Amazon is a revolutionary force when it comes to retail in the United States, but it has a long way to go to compete with China’s online behemoths.
That’s according to Neil Stern, senior partner at Chicago-based retail consulting firm McMillanDoolittle. He covered China’s rapid move into “new retail,” which combines new models and existing infrastructure, at the Private Label Manufacturing Association’s Retail Trends Breakfast in Rosemont on Nov. 13.
“How do we link together — in a hopefully seamless way — all the things that are available today from an online perspective and all the advantages and tangible assets we have in retail stores?” Stern asked. “That’s really the key to thinking about what retail is.”
Expected to reach $1 trillion this year, China’s online sales occupy more than 20 percent of its overall retail sales. For perspective, 9 percent of U.S. retail sales occur online, Stern said. He also noted China’s ecommerce market is 1.3 times the size of all of Europe’s ecommerce market and 10 times larger than all of Germany’s ecommerce market.
Nearly half of China’s sales of electronics are projected to occur online this year, and that’s expected to swell to 60 percent by 2021. Just under 40 percent of China’s apparel purchases are made online, but that’s expected to reach 55 percent over the next three years.
Growth in online sales for fast-moving consumer goods and groceries has been slower — about 10 percent penetration — but China’s largest ecommerce retailers have solutions to bridge the gap between online and brick-and-mortar retail.
“It’s hitting every category,” Stern said. “It hasn’t hit food as much, and that’s where a lot of the current online-to-offline efforts are happening.”
Alibaba — the “Amazon of the East,” Stern called it — is leading the way. The company, which has 617 million monthly mobile users, has launched 50 stores under the Hema grocery store concept.
Stern said Alibaba, having no real grocery infrastructure in place beforehand, “started from scratch” to build and improve the grocery store experience. And so Hema was born.
These 10,000-sq.-ft. locations put emphasis on offering fresh seafood and prepared food. Customers get farm-to-store product information by scanning items with their mobile phones and complete transactions with Alipay, Alibaba’s mobile and online payment platform.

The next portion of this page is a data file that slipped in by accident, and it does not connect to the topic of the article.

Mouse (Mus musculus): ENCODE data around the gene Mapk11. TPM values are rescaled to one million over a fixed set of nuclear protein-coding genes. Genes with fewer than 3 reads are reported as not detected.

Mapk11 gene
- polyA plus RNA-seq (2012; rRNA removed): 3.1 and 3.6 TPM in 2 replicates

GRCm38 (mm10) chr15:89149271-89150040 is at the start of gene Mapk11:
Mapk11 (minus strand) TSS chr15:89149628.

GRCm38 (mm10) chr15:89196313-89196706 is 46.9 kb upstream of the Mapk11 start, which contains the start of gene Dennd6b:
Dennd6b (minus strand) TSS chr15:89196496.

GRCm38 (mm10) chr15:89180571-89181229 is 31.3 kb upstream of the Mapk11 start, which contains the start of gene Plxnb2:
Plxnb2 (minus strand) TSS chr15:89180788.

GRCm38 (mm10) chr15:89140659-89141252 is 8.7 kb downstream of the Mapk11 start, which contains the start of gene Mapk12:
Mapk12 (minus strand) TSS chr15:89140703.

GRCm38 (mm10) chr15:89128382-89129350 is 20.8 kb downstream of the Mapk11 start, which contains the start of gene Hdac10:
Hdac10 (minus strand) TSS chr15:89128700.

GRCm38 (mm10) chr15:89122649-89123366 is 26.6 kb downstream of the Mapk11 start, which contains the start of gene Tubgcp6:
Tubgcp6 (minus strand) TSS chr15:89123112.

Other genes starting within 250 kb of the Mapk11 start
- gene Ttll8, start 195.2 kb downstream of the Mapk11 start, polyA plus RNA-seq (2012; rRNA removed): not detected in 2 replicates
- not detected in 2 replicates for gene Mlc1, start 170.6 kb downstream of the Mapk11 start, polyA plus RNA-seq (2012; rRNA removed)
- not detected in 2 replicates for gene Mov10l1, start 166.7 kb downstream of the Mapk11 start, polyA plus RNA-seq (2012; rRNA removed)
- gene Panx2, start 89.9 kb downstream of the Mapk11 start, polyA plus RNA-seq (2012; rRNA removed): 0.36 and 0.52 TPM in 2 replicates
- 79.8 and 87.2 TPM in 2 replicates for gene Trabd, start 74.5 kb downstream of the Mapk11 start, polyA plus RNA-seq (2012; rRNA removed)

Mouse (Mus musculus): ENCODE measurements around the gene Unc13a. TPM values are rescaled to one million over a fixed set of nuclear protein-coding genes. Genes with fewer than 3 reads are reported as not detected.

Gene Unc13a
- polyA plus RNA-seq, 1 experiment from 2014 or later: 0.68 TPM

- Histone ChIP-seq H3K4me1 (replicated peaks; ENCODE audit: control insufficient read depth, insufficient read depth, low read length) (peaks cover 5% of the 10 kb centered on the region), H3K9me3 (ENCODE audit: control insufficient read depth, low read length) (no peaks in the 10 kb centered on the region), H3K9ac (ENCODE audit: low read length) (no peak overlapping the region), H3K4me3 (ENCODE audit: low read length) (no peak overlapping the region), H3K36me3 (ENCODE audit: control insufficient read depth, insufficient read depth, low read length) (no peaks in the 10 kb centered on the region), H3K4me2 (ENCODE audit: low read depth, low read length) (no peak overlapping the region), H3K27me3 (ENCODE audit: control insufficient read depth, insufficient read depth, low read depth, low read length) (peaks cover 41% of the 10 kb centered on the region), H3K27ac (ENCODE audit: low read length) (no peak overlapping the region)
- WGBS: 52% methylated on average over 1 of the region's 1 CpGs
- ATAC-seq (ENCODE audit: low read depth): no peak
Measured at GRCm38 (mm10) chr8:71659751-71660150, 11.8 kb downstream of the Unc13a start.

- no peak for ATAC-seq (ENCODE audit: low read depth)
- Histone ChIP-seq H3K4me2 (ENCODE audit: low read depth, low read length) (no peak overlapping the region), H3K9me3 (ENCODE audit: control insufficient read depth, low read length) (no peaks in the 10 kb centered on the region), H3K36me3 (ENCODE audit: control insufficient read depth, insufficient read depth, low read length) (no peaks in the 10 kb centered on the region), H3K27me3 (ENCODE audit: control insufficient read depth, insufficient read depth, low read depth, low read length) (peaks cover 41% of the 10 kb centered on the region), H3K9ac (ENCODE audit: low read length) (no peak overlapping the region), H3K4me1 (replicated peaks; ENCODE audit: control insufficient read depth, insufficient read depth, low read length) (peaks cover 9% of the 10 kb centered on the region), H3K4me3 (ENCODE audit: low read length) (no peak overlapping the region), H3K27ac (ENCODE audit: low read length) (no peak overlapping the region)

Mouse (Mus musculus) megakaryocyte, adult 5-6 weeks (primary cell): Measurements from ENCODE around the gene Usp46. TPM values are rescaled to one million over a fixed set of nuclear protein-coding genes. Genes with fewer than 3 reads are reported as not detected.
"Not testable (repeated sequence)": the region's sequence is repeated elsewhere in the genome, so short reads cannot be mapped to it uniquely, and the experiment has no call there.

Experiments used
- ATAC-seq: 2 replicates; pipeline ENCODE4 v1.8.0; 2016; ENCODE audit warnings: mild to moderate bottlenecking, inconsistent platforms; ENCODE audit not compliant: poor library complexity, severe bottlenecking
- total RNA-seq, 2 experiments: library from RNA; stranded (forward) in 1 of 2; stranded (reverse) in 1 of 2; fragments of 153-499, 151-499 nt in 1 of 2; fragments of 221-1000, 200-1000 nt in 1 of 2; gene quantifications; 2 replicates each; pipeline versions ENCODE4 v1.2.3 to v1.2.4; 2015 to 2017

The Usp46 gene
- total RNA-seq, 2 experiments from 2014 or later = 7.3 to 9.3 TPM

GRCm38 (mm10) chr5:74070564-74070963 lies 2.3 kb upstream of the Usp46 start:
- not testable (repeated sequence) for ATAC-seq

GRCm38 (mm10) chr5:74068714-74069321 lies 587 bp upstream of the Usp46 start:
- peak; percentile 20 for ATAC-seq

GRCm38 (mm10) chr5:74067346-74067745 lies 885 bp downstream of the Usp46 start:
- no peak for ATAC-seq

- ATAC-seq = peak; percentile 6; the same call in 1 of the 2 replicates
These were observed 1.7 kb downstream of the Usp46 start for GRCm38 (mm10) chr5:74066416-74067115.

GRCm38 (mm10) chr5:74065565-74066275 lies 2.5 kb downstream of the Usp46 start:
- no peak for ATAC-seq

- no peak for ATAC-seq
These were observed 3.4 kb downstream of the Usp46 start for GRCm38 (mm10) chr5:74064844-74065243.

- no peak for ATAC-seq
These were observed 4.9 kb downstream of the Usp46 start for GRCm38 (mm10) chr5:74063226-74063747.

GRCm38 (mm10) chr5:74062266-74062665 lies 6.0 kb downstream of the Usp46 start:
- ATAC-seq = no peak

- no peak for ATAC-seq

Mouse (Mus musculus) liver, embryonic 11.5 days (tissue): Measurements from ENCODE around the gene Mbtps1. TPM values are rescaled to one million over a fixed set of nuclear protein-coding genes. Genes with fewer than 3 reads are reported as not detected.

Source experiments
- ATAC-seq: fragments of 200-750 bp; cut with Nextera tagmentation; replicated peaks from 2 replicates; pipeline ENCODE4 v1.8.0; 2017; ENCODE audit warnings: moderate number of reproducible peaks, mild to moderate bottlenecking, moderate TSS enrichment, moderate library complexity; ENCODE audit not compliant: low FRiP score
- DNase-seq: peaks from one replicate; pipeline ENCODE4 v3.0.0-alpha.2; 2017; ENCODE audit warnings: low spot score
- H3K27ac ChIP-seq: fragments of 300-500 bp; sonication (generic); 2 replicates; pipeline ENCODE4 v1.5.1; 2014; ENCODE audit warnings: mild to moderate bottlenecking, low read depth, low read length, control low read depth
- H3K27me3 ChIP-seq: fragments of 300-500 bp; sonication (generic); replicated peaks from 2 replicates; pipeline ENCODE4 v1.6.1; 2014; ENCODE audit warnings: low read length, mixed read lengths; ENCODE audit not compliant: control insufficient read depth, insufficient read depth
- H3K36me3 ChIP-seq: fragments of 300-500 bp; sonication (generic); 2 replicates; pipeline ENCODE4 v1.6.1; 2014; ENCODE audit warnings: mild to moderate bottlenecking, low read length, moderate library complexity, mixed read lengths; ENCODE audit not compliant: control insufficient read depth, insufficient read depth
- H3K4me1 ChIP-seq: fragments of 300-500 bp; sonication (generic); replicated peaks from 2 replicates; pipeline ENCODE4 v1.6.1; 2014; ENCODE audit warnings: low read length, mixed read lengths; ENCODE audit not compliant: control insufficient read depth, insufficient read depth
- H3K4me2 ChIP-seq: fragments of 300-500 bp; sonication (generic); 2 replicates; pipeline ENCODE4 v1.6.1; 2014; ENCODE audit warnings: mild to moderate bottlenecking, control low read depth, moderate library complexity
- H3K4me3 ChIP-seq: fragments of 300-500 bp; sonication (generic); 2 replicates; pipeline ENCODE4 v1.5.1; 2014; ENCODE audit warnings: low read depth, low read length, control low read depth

However, Hema also doubles as a distribution center, allowing for food and grocery delivery by scooter drivers in 30 minutes for customers living within 3 kilometers of the store.
“The store has the excitement of what a supermarket might be along with the efficiency of what a distribution center is,” Stern said.
JD.com, China’s second-largest online retailer, also builds on the smart store concept with 7Fresh. These 40,000-sq.-ft. stores, closer in size to traditional supermarkets, also put emphasis on fresh seafood and prepared food, mobile-accessible information and 30-minute delivery. However, 7Fresh allows customers to pay through facial recognition and provides autonomous shopping carts, which follow customers around as they navigate the stores.
On this side of the Pacific, Amazon made waves by launching Amazon Go cashierless stores earlier this year. Two are in Chicago, and two more are planned there. Thanks to multiple cameras, customers with the Amazon Go app can scan themselves in, grab what they need and walk out of the store without interacting with human cashiers.
Stern expects Amazon to continue scaling the Amazon Go concept, perhaps applying it Whole Foods. But that’s just the beginning.
“It’s literally changing every three months, every six months,” he said. “The future is moving really fast.”
For CPG manufacturers abroad and at home, it’s a matter of keeping up.